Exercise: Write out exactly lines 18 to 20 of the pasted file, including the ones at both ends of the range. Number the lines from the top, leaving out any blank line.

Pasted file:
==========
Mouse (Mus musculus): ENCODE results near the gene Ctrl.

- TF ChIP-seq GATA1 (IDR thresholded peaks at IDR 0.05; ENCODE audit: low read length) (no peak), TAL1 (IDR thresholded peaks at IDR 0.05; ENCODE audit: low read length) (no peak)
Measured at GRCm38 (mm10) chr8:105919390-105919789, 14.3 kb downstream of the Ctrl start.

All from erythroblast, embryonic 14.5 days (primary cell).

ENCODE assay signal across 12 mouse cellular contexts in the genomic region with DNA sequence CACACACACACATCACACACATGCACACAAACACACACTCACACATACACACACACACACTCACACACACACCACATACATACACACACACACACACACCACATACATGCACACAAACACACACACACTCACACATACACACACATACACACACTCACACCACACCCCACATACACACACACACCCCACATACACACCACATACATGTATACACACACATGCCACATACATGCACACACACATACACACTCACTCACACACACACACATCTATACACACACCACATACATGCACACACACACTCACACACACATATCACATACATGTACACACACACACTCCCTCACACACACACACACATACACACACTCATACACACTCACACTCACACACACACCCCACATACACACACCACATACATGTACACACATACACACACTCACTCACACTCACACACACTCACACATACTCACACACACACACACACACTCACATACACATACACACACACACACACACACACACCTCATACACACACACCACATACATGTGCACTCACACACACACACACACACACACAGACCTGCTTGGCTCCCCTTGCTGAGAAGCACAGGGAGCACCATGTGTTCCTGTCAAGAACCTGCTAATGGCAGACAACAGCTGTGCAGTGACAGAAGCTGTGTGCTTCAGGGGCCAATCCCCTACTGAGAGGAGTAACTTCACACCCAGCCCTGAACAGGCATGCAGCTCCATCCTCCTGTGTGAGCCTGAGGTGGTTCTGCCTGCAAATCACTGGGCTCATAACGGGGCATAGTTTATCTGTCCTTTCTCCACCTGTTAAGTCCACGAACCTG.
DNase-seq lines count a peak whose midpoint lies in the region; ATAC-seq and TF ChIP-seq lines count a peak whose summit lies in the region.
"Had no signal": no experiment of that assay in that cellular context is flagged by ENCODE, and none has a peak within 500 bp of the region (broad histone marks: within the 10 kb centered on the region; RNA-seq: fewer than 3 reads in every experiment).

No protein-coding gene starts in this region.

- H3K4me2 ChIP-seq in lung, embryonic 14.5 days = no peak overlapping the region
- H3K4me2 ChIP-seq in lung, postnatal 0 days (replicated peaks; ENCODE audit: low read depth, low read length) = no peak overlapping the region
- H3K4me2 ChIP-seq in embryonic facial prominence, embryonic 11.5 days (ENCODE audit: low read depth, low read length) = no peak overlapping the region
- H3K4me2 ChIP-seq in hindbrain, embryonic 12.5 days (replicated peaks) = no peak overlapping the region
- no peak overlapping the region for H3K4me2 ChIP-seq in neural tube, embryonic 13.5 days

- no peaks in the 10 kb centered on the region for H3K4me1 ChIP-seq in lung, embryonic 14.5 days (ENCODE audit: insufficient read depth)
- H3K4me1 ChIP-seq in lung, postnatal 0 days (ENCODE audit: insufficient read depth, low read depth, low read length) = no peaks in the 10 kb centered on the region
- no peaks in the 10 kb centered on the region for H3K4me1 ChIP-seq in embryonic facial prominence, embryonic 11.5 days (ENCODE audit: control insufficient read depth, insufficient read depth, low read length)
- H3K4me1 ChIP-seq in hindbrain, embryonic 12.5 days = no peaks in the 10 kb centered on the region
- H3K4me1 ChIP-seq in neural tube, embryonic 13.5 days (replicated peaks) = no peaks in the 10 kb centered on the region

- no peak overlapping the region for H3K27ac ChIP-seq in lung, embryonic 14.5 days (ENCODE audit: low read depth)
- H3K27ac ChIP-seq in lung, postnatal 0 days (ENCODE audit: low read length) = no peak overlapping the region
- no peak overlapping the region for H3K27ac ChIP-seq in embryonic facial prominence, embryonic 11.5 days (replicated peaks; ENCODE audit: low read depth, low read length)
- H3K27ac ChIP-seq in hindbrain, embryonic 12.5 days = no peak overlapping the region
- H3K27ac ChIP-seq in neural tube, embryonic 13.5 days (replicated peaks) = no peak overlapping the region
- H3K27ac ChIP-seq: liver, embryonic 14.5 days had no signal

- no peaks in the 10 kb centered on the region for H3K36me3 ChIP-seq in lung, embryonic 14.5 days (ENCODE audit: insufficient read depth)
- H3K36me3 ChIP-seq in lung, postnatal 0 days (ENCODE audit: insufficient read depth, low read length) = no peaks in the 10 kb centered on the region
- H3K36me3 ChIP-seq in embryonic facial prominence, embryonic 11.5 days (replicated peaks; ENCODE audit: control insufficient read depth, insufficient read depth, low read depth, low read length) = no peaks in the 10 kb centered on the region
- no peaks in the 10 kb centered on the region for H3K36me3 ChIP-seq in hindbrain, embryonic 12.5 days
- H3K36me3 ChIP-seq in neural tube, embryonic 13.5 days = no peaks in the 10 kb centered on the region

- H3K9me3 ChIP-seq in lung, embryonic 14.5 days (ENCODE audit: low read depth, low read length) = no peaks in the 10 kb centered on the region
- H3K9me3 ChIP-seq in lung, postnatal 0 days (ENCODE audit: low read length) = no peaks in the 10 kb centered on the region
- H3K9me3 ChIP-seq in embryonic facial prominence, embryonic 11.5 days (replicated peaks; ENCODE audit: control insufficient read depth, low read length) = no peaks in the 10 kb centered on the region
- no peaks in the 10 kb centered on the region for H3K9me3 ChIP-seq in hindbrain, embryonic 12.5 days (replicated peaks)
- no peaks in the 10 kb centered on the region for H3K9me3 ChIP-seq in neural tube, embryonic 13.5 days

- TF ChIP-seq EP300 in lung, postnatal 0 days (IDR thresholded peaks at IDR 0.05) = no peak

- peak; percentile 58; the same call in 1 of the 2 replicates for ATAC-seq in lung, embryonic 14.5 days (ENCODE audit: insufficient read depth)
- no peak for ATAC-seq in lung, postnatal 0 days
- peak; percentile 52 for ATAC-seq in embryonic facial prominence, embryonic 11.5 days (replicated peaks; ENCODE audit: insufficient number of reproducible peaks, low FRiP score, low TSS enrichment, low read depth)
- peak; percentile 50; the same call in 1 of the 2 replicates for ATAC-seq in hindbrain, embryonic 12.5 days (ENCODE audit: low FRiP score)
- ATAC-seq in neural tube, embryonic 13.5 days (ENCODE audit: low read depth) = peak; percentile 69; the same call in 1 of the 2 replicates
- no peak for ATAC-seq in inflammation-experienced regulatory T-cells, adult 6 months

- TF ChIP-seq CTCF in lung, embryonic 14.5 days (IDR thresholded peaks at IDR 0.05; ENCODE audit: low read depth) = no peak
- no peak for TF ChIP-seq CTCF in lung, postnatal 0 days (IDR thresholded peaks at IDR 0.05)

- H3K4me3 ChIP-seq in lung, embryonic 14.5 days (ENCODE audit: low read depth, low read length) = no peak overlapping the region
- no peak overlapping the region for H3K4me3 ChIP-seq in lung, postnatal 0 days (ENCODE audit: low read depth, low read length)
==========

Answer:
- H3K4me1 ChIP-seq in neural tube, embryonic 13.5 days (replicated peaks) = no peaks in the 10 kb centered on the region

- no peak overlapping the region for H3K27ac ChIP-seq in lung, embryonic 14.5 days (ENCODE audit: low read depth)
- H3K27ac ChIP-seq in lung, postnatal 0 days (ENCODE audit: low read length) = no peak overlapping the region